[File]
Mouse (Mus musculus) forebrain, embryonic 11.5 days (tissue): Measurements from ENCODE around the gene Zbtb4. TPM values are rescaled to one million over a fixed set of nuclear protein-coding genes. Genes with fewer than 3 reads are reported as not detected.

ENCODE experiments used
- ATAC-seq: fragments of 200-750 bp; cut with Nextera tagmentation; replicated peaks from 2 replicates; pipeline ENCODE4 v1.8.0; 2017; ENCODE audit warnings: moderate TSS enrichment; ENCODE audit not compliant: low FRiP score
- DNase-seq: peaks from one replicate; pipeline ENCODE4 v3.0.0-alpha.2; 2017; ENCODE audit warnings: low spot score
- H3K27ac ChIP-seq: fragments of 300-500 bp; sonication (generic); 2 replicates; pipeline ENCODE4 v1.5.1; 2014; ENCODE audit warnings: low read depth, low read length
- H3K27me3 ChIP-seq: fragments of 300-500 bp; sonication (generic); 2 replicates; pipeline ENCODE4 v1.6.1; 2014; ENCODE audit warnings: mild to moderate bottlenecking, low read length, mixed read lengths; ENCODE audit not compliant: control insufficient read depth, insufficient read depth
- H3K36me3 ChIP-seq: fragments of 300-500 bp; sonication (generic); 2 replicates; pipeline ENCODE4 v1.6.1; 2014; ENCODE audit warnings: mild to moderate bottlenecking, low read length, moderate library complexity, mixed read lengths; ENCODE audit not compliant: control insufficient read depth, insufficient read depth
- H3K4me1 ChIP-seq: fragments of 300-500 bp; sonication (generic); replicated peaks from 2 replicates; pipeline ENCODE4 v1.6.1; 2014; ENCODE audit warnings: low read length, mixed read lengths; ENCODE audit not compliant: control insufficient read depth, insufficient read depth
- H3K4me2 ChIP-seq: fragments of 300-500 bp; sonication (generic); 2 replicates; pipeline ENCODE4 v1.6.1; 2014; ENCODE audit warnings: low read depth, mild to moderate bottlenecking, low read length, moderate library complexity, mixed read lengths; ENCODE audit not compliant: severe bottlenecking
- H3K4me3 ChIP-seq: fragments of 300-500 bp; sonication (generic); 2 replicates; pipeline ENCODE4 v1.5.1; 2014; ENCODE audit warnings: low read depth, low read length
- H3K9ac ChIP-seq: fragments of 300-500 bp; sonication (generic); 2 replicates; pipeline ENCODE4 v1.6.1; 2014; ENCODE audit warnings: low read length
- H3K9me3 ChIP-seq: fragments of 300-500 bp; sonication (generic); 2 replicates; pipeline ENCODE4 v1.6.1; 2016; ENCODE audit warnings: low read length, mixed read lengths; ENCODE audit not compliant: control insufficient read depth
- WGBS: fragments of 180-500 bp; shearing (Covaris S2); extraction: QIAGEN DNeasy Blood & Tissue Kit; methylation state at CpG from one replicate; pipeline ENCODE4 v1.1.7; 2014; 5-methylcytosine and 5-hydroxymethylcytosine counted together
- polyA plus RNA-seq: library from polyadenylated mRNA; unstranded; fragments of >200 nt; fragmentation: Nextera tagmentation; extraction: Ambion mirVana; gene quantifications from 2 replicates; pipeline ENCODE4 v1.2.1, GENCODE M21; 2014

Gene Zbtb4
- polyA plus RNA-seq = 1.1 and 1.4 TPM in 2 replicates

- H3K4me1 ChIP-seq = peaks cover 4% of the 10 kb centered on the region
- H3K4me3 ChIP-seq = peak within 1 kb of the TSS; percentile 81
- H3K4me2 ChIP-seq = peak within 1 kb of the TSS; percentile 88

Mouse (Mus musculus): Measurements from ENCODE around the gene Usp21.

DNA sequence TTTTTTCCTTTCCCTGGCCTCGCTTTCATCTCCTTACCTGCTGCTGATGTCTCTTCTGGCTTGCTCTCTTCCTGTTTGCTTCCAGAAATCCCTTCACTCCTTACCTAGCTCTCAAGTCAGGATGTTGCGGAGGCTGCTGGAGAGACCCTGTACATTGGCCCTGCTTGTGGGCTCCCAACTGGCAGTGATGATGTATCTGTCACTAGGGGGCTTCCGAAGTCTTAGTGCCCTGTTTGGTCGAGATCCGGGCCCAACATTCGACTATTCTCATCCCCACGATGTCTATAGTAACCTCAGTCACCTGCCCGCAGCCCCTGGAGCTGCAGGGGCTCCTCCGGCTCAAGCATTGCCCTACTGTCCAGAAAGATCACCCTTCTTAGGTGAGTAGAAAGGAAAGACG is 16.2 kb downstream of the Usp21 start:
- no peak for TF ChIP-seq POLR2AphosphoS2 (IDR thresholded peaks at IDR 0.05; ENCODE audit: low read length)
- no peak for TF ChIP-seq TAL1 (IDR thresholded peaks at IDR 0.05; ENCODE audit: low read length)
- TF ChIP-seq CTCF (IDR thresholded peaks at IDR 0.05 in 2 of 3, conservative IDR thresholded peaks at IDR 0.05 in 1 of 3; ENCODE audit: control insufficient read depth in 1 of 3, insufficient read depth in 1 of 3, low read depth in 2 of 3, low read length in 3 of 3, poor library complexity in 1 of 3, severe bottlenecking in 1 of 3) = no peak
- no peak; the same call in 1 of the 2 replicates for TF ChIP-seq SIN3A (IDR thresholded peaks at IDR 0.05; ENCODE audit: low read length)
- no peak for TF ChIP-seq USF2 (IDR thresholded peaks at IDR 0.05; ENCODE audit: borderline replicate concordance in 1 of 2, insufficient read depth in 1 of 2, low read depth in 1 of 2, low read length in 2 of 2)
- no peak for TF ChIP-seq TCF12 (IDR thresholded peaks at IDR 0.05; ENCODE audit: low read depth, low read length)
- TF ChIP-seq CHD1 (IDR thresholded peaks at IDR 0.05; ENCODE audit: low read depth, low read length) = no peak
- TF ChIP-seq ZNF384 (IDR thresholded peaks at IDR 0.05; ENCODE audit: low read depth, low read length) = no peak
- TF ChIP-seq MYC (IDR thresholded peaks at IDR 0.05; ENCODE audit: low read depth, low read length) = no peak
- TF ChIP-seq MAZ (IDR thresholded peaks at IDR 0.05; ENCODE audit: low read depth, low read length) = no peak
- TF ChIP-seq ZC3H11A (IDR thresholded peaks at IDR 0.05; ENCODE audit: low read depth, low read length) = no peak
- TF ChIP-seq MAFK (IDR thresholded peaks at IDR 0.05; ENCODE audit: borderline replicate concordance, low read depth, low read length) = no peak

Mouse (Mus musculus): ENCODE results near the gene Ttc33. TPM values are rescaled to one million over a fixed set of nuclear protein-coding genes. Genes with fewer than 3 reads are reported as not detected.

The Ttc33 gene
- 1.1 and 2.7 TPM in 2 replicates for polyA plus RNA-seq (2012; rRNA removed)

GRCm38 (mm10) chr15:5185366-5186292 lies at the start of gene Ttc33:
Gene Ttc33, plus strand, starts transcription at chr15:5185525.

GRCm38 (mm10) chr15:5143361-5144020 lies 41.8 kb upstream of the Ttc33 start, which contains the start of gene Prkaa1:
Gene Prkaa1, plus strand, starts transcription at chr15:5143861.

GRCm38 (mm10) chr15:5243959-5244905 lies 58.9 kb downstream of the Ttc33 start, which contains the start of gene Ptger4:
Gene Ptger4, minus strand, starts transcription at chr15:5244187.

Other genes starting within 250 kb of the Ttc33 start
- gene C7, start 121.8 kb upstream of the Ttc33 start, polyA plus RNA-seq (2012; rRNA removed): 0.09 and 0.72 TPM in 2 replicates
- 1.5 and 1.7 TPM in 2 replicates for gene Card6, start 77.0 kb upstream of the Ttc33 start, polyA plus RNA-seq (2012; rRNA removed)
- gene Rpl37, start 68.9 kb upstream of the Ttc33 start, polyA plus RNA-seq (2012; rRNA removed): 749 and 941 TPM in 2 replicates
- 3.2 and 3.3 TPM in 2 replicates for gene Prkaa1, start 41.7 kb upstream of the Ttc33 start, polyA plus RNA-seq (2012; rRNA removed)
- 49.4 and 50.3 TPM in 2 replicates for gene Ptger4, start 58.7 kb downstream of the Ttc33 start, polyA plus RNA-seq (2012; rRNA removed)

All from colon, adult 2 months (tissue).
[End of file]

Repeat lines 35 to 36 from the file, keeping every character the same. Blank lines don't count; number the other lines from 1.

The Ttc33 gene
- 1.1 and 2.7 TPM in 2 replicates for polyA plus RNA-seq (2012; rRNA removed)